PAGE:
Putin Phones Trump To Thank Him For CIA Intel That Foiled A Planned Terrorist Attack In Russia


Russian President Vladimir Putin on Sunday phoned President Donald Trump to thank him for a tip from the CIA that thwarted a terrorist attack being planned in St. Petersburg, the Kremlin said.

The call was confirmed by White House spokeswoman Sarah Sanders in a tweet.

Putin told Trump that the information provided by the CIA allowed Russian law enforcement agencies to track down and detain a group of suspects that was planning to bomb the Kazan Cathedral and other crowded parts of Russia’s second-largest city.

Putin asked Trump to pass along his gratitude to the CIA and the American intelligence agents who received the intelligence, the Kremlin said. It said that Putin also told Trump that “if Russian special services obtain any information on terrorist threats against the United States and its citizens, they will definitely and immediately pass it to American counterparts through partner channels.”

It was the two presidents’ second conversation since Thursday, when they spoke following Putin’s annual four-hour televised press conference, during which Putin mentioned that booming U.S. stock market as an example of Trump’s successes. The White House said Trump thanked Putin for remarks he made “acknowledging America’s strong economic performance.”

Putin said that he doubted Trump would be able to improve relations between their two countries because the U.S. president was being held back by his political opposition, and allegations of Russian interference in the 2016 U.S. presidential election were being invented to raise doubts about Trump’s legitimacy.

Russian investigators said last week that the Federal Security Service, or FSB, had detained seven members of what officials identified as Islamic State cells. The suspects had been planning a suicide bombing this weekend in Kazan Cathedral, one of St. Petersrburg’s most recognizable landmarks, located on Nevsky Prospect, its most touristed thoroughfare. The cathedral was built between 1801 and 1811, and, controversially at the time, was designed along the lines of a Roman Catholic basilica.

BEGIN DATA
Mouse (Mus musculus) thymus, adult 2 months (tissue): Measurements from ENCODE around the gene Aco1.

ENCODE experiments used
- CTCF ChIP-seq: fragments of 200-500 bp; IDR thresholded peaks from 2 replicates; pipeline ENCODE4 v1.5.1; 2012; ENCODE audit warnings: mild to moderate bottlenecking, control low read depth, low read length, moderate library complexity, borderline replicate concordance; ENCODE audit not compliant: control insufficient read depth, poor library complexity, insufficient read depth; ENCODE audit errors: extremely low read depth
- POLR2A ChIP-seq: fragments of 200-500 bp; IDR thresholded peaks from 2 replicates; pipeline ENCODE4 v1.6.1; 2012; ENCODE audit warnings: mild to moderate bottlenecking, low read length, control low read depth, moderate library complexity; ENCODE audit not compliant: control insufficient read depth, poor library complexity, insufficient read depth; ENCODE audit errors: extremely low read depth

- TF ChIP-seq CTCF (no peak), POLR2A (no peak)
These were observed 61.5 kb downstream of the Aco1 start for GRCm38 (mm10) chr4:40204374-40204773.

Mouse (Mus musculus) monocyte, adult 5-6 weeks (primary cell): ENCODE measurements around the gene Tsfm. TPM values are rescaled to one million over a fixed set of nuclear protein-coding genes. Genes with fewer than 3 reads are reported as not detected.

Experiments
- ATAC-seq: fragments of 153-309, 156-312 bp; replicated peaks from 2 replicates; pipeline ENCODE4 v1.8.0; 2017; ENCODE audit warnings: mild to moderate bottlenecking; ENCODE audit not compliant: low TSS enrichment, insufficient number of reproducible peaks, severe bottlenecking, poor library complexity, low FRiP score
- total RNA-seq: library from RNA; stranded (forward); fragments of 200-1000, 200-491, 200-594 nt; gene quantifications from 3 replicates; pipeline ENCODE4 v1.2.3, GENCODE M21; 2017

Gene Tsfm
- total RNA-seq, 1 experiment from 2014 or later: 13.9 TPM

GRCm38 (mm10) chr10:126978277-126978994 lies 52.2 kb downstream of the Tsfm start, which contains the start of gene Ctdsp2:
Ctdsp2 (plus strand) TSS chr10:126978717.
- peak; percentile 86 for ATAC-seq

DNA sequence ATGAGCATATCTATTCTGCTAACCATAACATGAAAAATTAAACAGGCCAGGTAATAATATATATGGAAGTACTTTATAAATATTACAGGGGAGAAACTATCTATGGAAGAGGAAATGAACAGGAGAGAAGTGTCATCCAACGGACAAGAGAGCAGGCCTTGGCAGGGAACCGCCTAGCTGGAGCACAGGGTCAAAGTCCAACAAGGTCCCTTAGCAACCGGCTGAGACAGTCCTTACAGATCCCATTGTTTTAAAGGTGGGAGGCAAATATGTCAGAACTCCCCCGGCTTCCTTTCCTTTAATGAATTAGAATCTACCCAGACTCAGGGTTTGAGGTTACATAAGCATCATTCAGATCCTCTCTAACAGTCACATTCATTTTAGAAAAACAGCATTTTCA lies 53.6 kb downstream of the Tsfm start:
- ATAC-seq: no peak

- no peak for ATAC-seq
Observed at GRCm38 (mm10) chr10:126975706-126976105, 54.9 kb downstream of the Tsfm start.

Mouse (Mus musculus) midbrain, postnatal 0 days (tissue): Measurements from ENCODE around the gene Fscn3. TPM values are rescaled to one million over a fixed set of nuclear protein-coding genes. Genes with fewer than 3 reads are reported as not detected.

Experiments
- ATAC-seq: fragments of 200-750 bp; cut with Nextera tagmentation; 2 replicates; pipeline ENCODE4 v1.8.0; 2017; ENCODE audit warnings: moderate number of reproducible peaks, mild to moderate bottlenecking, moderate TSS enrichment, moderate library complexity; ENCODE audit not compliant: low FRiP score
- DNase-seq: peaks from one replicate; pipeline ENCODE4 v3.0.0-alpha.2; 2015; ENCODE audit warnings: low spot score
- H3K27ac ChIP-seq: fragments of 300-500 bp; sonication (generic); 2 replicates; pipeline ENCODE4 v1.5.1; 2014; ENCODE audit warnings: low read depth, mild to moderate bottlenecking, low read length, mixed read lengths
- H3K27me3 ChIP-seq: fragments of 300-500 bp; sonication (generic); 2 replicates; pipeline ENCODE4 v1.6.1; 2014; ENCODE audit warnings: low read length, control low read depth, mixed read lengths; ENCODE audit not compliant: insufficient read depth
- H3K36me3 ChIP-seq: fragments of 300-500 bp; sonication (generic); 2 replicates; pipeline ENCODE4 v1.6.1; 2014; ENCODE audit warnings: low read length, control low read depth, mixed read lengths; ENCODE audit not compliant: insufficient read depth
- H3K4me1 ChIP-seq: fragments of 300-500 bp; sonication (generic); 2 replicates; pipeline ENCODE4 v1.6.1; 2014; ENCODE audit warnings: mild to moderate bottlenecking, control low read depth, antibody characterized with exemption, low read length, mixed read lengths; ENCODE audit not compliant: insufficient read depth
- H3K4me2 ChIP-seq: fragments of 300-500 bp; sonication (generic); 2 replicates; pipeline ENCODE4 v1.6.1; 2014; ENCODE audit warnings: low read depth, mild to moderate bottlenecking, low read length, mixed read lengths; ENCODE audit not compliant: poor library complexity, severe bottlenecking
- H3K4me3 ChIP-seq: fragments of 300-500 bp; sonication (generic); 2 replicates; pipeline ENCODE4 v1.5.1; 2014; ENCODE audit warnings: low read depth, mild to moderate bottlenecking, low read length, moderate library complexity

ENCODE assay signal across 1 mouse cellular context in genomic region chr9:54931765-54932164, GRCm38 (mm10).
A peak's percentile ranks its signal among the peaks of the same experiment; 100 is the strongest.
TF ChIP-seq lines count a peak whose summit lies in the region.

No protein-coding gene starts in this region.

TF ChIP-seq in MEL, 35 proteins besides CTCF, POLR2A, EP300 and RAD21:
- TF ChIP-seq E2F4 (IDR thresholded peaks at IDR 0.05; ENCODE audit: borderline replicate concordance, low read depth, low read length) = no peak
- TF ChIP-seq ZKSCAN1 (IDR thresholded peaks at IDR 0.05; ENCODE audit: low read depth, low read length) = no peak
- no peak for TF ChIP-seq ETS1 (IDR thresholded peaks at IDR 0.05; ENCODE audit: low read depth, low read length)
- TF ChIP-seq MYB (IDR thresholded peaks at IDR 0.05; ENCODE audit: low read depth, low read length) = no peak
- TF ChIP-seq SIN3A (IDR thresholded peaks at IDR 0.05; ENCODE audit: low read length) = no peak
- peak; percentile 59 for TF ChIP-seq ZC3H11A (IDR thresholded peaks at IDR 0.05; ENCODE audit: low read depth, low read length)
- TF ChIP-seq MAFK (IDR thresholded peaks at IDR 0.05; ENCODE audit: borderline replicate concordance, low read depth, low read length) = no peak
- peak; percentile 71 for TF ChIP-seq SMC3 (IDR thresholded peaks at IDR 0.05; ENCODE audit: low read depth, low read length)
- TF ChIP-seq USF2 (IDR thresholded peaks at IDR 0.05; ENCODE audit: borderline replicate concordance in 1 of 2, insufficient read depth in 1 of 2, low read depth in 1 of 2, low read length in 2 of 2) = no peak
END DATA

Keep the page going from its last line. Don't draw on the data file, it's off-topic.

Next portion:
The suspects had been using the messaging app Telegram to communicate with Islamic State leaders abroad, according to law enforcement agencies.

A video that ran on the state news agency RIA Novosti showed a man identified as Yevgeny Yefimov confessing that he planned to carry out a terrorist attack in the city. Later, Yefimov told a St. Petersburg court that he was planning to target the Kazan Cathedral. Three more people were arrested on Sunday in connection with the alleged planned attack, RIA Novosti reported.

Telegram was fined last month for refusing to provide Russian security forces access to the online conversations of two terror suspects linked to a suicide bombing in April that killed 16 people and injured roughly 100.

(c) 2017, The Washington Post · David Filipov 




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